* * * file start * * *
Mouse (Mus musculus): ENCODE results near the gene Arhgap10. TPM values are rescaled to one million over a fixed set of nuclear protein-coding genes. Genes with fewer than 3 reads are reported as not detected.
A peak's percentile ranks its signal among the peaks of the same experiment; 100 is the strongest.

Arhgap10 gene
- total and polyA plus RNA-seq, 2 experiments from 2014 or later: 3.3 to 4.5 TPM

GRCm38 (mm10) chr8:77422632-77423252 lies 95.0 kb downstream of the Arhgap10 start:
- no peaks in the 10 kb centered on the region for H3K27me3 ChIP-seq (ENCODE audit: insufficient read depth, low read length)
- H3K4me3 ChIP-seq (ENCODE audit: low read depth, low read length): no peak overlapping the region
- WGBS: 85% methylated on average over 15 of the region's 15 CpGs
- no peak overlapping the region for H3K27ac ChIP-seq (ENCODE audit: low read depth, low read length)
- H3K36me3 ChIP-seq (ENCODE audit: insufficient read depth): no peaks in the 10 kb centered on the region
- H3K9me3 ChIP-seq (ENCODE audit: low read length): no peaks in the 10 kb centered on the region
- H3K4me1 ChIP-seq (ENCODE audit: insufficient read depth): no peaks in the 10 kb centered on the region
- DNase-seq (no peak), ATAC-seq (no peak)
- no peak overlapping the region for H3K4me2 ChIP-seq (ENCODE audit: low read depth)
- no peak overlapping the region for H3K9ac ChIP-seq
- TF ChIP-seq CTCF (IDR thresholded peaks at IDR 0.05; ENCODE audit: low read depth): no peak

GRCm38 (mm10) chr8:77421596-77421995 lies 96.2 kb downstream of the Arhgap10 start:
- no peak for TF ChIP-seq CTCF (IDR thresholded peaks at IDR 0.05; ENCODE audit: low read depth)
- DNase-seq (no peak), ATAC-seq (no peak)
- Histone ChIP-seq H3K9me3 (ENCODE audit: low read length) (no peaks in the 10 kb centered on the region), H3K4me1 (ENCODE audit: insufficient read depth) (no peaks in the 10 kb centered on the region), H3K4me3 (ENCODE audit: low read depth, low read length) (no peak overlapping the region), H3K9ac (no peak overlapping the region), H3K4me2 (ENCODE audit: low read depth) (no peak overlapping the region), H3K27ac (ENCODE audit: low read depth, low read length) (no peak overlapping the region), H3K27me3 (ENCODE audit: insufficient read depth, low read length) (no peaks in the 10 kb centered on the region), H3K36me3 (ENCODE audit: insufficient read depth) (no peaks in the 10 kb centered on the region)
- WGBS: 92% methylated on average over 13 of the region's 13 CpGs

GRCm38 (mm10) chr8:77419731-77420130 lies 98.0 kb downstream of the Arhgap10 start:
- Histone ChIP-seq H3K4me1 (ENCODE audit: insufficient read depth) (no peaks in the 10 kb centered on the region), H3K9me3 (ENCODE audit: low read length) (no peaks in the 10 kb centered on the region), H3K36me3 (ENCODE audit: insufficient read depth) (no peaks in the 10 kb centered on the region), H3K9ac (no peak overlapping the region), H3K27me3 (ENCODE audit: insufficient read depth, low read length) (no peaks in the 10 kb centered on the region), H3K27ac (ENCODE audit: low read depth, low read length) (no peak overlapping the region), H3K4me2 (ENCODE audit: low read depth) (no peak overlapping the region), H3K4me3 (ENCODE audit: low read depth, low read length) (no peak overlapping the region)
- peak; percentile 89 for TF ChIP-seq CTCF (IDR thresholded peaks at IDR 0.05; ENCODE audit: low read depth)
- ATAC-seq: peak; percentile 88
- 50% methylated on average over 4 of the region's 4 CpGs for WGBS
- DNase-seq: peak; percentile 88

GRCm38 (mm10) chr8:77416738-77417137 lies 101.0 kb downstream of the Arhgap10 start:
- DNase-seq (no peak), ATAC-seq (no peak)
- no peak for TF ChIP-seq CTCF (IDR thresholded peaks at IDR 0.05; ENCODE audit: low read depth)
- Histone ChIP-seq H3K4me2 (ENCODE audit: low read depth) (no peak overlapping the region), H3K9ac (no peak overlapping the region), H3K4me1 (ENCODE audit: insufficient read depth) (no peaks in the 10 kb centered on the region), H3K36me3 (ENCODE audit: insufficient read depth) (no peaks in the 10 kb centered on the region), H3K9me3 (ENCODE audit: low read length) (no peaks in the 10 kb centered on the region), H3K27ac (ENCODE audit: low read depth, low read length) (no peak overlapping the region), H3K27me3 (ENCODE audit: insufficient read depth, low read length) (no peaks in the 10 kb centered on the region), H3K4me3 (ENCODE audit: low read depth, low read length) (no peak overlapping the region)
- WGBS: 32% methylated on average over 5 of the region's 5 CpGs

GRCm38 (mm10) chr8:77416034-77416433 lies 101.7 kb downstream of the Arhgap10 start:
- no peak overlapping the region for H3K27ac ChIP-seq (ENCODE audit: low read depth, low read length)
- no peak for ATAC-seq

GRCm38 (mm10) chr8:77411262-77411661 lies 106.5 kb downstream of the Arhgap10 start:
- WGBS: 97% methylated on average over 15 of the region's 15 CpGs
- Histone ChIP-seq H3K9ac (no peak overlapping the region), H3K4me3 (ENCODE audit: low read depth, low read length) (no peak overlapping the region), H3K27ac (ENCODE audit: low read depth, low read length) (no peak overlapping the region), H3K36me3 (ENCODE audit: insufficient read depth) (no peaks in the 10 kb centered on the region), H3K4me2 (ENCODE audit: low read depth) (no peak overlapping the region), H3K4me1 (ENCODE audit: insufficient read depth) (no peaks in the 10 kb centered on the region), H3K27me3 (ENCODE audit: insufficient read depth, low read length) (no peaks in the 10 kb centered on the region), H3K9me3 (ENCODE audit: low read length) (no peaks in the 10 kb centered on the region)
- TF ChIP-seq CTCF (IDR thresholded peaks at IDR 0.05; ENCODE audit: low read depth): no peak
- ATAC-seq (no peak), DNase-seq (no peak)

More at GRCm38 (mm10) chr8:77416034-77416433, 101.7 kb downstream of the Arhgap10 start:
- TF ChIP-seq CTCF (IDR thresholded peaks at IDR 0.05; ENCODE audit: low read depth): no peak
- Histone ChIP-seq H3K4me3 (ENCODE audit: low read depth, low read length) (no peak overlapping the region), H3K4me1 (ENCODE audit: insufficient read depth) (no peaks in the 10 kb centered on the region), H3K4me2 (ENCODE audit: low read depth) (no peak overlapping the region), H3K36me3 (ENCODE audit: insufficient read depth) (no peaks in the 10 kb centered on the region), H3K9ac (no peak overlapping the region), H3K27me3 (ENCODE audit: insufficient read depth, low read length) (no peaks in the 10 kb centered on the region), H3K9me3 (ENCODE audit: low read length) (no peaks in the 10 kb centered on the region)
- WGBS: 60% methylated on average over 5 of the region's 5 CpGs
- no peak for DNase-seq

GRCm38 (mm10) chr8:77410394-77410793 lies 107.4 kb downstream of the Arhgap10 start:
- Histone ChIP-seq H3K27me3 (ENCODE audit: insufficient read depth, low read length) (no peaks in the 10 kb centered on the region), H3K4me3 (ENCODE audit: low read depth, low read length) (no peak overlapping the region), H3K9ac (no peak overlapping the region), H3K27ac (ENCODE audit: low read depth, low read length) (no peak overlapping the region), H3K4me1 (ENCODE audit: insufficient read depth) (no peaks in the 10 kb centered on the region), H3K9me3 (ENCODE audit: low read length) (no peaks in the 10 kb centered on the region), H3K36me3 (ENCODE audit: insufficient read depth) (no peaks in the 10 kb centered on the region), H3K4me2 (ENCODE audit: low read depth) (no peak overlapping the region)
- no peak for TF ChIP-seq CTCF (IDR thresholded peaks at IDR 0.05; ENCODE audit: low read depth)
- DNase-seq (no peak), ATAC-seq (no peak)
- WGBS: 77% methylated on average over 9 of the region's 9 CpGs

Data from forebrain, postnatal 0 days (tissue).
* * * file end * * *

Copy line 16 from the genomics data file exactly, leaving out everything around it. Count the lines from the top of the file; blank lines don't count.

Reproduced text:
- TF ChIP-seq CTCF (IDR thresholded peaks at IDR 0.05; ENCODE audit: low read depth): no peak